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A couple walked toward Choices Women’s Medical Center in Queens, New York, when they were approached by an anti-choice protester who held out leaflets and said, “You don’t need to murder your baby.”
“My baby died. Why are you doing this?” the distraught man said to the protester.
When the abortion rights foe didn’t stop, the man picked up some rocks and chased away the protester.
The woman coming in wasn’t there for abortion care; she had had a miscarriage and was there for miscarriage management, said Pearl Brady, choking up on the second day of her testimony in the N.Y. v. Griepp hearing at the United States District Court for the Eastern District of New York in Brooklyn.
“That just broke my heart,” she said, pausing to collect herself.
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A former volunteer and escort leader at the Choices Women’s Medical Center, Brady has been stoic throughout the preliminary injunction hearing held this week. But she lost her composure Tuesday evening when she described the incident. Inside the clinic, she said, the patient was leaning on the wall and sobbing as her companion looked up with bloodshot eyes. The situation distressed her so much that she had to find a quiet place to sit and cry for a bit, she said, something she rarely did in the two-plus years she worked at Choices.
This was one of several incidents brought up in court to describe protester behavior at the clinic in the Jamaica neighborhood in Queens. Photos, videos, and written observations from escorts showed much more. Large posters depicted bloodied fetuses or dismembered body parts pictured beside a quarter with slogans like, “Killing a baby is no way to plan parenthood” and “The body inside your body is not your body.” Protesters preaching loudly, accosting patients, calling the volunteers “death escorts,” using signs to block access, and telling children, “Don’t let your mother go in there, they kill children in there.”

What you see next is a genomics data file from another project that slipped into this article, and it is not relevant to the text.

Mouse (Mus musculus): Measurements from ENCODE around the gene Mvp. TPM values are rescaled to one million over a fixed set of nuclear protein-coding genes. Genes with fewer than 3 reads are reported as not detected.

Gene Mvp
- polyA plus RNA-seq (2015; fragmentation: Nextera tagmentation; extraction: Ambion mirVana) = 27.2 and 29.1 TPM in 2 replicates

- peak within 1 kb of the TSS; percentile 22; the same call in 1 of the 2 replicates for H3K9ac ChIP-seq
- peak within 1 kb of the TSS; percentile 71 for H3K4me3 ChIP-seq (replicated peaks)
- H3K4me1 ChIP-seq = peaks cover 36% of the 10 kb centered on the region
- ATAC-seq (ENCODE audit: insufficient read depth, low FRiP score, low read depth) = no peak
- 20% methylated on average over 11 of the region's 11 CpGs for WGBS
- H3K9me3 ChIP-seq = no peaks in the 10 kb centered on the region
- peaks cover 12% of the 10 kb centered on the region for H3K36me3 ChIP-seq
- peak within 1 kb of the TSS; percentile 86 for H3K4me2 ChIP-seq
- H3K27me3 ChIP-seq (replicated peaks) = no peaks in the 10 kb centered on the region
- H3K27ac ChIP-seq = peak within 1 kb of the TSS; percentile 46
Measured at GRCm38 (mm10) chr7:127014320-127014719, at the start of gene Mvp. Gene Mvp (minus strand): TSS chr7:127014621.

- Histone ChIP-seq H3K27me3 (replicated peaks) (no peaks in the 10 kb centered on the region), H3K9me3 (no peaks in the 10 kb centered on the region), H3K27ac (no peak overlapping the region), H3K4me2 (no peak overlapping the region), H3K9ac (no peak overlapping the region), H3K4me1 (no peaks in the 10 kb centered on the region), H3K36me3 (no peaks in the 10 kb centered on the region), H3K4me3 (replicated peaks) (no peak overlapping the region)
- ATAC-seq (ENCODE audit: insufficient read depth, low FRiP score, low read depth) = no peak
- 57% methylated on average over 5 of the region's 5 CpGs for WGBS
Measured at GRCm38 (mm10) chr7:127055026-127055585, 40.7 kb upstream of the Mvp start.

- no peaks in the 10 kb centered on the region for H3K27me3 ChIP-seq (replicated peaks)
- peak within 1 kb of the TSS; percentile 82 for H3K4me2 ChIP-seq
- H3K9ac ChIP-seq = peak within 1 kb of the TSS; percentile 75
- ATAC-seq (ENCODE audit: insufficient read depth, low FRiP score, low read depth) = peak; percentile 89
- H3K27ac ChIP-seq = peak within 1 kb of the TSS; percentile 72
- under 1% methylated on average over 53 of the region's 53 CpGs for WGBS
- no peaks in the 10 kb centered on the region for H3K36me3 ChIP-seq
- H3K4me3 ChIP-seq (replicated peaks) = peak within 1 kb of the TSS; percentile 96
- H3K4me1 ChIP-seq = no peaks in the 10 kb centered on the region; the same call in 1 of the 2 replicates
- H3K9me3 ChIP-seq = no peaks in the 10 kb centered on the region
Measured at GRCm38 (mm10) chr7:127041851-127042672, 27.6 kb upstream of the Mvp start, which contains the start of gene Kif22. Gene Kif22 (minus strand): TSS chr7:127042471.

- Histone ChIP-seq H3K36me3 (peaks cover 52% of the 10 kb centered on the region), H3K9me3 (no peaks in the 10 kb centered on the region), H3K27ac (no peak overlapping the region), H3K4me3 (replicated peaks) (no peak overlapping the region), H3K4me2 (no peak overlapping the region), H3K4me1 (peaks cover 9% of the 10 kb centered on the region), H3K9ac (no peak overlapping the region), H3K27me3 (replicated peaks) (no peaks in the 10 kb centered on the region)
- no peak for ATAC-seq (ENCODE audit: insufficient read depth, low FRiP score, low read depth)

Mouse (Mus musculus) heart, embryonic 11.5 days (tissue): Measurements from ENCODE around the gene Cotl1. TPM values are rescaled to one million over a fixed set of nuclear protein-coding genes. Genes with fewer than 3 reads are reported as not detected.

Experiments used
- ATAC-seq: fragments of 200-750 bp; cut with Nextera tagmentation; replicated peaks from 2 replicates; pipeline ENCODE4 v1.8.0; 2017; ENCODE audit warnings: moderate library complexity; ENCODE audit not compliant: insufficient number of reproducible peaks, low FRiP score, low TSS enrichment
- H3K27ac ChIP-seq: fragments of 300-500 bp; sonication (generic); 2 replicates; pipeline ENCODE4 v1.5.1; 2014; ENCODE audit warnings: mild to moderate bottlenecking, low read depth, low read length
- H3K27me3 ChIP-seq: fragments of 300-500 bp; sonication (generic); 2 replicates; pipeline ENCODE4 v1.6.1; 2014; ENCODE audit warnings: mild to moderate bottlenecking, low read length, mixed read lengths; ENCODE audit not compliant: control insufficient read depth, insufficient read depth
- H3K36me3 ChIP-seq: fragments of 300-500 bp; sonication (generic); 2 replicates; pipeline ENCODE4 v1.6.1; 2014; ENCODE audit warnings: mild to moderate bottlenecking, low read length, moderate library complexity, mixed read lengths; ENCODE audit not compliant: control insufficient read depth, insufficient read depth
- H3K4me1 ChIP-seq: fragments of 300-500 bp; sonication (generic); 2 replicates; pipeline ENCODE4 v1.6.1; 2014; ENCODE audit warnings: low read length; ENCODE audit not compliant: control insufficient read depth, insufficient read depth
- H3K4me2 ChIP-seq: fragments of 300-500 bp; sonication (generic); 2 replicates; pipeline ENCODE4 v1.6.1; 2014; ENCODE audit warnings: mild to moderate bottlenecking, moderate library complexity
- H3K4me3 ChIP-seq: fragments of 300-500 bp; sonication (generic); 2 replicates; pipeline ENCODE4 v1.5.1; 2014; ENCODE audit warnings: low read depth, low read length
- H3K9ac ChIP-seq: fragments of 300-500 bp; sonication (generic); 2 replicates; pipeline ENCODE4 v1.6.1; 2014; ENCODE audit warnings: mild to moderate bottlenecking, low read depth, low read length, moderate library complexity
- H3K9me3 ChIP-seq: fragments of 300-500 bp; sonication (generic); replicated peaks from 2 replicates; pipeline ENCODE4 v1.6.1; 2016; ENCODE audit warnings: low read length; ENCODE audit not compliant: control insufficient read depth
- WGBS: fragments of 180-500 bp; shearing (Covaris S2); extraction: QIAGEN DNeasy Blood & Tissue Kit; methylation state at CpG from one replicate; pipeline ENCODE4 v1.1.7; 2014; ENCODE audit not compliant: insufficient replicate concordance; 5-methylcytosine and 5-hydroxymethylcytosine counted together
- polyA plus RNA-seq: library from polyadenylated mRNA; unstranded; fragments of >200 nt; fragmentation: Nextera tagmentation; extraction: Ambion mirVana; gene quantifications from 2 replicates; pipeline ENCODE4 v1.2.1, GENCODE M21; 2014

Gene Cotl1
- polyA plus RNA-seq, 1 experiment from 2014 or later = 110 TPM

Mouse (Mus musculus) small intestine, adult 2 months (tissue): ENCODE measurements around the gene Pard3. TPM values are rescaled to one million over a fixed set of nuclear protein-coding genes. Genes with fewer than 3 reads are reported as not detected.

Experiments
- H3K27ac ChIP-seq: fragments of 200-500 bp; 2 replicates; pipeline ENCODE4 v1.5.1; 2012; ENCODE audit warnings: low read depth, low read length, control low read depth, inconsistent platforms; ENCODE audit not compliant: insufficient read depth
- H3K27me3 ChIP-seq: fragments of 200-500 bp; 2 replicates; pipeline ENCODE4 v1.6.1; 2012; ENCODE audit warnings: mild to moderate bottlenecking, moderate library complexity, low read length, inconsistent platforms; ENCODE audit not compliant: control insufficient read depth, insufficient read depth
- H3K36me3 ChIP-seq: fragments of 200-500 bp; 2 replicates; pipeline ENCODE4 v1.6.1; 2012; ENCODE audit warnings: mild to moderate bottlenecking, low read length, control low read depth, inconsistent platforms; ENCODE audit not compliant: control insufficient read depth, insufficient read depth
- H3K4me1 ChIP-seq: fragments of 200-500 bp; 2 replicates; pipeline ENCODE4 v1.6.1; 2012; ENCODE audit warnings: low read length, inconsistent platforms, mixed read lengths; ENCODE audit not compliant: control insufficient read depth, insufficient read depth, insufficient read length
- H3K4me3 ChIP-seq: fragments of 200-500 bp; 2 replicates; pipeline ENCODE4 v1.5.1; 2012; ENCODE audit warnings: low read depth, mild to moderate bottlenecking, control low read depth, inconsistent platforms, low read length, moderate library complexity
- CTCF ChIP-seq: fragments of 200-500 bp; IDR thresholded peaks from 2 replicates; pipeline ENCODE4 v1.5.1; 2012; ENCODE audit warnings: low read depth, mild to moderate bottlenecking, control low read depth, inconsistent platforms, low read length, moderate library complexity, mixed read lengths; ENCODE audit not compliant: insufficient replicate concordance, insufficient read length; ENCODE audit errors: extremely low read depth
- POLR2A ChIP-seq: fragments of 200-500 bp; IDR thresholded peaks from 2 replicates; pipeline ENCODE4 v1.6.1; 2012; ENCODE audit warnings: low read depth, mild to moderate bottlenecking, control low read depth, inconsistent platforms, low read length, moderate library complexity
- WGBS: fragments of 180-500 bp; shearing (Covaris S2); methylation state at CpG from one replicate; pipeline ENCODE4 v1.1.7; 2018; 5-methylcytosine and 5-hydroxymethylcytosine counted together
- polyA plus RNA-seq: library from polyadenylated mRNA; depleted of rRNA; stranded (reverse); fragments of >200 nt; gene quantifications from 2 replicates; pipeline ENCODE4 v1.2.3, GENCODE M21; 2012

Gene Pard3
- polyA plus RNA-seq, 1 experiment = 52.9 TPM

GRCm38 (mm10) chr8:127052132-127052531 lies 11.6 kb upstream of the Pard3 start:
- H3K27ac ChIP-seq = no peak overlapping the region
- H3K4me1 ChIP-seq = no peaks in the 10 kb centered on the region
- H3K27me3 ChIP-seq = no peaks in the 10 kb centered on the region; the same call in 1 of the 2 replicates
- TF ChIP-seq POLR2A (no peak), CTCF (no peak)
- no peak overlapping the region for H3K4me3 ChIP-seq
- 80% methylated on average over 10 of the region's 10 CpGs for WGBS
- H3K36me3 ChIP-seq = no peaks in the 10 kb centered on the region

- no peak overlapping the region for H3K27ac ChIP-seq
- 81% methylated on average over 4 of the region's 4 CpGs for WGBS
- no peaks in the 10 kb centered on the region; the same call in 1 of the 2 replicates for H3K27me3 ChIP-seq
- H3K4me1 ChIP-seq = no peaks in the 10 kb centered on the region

New York Attorney General Eric Schneiderman brought the lawsuit this year and described the situation at Choices as a five-year “barrage of unwanted physical contact, as well as verbal abuse, threats of harm, and lies about the clinic’s hours and its services.”
The two sides have tussled from the get-go, arguing about what constitutes harassment versus what is protected speech, as the Courthouse News Service reported. And that’s what the defense attorney Steve Crampton focused on when he cross examined Brady on Wednesday.
Special counsel to the Thomas More Society, which is known for backing anti-abortion causes, Crampton questioned Brady’s decision to maintain a dossier on the aggressive protesters, outlining their affiliations, family members, social media accounts, and license plates.
Brady testified that it was her idea to gather and maintain an internal Google document since early 2016. She noted where they studied or worked; took photos of them, their cars, and license plates; and created a fake Facebook account to befriend them and other anti-choice groups “to see what was going on.”